The graduates : low-income central Texas students' transitions to college and work in the great recession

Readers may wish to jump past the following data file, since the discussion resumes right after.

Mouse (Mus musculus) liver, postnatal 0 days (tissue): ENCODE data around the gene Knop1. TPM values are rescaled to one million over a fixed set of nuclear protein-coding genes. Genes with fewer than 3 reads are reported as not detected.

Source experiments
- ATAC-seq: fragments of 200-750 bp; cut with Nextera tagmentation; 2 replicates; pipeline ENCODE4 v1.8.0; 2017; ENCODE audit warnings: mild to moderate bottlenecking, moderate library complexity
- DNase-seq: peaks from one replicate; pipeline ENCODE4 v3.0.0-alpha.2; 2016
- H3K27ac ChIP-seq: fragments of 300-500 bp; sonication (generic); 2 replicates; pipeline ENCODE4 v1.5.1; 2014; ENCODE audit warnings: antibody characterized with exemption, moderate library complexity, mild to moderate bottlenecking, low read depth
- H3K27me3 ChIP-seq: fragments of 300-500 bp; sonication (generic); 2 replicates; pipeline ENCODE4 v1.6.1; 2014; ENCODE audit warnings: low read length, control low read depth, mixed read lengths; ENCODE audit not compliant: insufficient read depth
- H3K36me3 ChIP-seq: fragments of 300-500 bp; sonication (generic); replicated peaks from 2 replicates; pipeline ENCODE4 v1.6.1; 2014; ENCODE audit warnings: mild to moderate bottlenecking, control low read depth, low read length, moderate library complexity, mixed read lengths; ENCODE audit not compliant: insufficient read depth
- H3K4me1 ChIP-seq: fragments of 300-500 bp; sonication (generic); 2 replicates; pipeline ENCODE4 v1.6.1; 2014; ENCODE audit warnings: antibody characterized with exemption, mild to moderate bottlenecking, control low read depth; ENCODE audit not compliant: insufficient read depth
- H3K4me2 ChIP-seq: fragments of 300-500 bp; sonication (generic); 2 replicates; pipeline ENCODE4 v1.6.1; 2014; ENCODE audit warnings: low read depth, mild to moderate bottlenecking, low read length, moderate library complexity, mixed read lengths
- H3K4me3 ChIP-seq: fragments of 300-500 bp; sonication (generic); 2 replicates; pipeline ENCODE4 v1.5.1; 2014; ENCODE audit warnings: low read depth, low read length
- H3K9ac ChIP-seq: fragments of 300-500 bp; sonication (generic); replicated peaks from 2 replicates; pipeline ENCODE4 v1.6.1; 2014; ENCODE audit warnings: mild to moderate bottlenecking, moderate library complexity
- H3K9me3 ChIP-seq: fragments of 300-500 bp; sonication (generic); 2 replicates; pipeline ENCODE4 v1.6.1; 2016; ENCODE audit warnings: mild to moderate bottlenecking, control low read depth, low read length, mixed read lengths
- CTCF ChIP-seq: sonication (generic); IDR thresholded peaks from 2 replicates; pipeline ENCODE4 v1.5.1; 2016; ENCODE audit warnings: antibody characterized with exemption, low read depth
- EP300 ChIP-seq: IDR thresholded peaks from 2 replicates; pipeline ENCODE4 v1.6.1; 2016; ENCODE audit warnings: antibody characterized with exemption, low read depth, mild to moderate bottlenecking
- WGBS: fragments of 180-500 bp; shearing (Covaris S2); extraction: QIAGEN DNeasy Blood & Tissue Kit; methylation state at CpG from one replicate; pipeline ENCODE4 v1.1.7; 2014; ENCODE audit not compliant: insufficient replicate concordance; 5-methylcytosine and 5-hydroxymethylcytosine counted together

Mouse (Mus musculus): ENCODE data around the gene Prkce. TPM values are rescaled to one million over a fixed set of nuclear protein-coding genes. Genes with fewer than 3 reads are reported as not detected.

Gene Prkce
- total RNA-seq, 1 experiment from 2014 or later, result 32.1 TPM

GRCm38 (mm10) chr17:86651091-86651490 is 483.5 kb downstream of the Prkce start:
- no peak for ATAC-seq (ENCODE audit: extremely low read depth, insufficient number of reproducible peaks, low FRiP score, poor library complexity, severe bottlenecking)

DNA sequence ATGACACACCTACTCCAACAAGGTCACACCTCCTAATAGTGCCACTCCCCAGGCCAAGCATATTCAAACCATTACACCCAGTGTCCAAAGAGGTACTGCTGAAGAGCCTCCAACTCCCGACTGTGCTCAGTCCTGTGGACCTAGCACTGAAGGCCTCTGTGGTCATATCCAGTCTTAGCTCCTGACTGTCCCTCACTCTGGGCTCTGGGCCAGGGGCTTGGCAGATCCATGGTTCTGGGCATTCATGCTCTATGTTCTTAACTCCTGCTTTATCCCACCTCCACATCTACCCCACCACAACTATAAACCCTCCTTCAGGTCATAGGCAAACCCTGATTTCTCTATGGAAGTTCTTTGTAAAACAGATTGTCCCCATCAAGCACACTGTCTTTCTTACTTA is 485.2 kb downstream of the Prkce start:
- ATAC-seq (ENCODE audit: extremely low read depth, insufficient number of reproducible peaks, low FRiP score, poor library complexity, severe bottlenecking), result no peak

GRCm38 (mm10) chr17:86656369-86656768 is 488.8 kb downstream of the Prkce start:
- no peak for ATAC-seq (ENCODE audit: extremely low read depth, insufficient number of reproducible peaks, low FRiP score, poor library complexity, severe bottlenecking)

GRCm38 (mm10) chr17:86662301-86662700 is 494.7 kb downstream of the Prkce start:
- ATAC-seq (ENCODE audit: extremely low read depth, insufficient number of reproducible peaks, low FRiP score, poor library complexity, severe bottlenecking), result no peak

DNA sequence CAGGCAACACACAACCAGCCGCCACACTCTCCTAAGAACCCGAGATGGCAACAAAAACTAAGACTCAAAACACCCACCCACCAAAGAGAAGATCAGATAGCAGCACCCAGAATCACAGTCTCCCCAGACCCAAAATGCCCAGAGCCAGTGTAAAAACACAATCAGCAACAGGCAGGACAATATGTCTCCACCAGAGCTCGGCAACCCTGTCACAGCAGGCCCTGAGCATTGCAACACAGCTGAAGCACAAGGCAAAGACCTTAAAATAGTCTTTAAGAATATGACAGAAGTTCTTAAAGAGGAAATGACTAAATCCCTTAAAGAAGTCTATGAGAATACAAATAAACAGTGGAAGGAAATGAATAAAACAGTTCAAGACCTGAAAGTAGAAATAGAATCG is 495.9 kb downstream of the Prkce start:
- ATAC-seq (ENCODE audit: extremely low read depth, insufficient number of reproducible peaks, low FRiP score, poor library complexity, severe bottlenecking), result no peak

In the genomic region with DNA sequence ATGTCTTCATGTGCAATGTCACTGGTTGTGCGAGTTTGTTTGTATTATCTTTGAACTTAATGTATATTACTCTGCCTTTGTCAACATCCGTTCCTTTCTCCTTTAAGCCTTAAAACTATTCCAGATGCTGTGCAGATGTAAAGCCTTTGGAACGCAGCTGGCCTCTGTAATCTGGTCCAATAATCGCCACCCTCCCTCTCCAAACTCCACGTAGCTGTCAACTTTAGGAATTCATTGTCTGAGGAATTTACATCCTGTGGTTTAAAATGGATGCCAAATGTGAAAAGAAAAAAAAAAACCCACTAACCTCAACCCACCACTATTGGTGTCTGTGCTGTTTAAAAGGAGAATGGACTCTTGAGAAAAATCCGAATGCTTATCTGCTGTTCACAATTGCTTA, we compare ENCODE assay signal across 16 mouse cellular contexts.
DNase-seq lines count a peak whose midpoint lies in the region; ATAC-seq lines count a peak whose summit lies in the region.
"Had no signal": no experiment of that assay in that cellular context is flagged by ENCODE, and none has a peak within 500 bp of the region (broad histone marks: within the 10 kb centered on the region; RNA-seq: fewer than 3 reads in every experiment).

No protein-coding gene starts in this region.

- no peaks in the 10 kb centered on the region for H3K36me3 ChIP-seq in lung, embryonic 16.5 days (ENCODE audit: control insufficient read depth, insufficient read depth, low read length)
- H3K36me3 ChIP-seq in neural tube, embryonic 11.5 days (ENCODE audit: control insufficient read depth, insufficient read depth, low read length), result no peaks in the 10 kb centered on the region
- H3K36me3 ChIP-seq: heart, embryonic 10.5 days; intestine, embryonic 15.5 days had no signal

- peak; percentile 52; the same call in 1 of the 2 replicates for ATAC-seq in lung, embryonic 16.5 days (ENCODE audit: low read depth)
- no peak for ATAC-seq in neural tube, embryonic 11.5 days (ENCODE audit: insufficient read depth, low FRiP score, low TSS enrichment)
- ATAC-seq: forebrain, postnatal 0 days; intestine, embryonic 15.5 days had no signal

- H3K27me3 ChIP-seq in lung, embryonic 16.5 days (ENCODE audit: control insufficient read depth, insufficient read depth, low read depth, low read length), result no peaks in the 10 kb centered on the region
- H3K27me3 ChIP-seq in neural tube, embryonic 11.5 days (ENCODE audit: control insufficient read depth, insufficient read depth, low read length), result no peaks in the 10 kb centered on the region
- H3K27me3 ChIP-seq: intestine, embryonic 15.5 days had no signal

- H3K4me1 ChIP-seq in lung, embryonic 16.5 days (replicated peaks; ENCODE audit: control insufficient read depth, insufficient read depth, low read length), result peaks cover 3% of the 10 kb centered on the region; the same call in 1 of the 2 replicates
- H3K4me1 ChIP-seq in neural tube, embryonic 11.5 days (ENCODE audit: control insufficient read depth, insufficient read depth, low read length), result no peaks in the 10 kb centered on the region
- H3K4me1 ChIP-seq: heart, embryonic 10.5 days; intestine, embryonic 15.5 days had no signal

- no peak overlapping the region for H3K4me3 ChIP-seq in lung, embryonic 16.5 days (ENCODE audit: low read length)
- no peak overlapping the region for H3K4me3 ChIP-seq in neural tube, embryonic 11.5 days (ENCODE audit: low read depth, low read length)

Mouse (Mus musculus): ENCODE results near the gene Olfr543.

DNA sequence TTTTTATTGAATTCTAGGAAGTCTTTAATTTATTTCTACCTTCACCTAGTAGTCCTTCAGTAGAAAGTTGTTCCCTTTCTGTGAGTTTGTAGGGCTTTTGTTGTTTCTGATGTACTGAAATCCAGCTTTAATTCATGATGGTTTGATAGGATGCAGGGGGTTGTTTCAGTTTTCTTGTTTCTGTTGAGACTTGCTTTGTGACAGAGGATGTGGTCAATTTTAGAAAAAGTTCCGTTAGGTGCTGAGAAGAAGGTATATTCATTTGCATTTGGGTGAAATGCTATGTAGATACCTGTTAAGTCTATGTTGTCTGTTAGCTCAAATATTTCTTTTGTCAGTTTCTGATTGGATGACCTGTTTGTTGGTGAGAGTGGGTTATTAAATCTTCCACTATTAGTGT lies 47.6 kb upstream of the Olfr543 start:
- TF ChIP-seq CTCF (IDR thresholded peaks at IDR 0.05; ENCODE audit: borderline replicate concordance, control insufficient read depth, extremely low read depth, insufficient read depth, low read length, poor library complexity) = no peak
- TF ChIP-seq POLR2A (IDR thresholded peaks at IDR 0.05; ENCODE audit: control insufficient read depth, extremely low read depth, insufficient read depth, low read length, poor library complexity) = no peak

This report explores the extent, trends, and consequences of academic undermatch, defined as students enrolling at an institution of relatively less selectivity than what their academic qualifications grant them access to, including non-enrollment. Using a sample of two cohorts of Central Texas high school graduates, this report finds that undermatch occurs among all students, but that it was more extensive for low-income students and among students with average qualification levels. Low-income students were found to undermatch at 65.1 percent and non low-income students at 53.9 percent of those who enroll. Between 2008 and 2009, undermatch increased among all students; among the highest qualified low-income students it increased by 10 percentage points. The majority of undermatched students were found to be enrolled at two-year over four-year institutions. A negative relationship between qualification level and annual earnings was found in the earnings of students who did not enroll. This report provides a set of recommendations to address undermatch and college access among low-income students in Central Texas.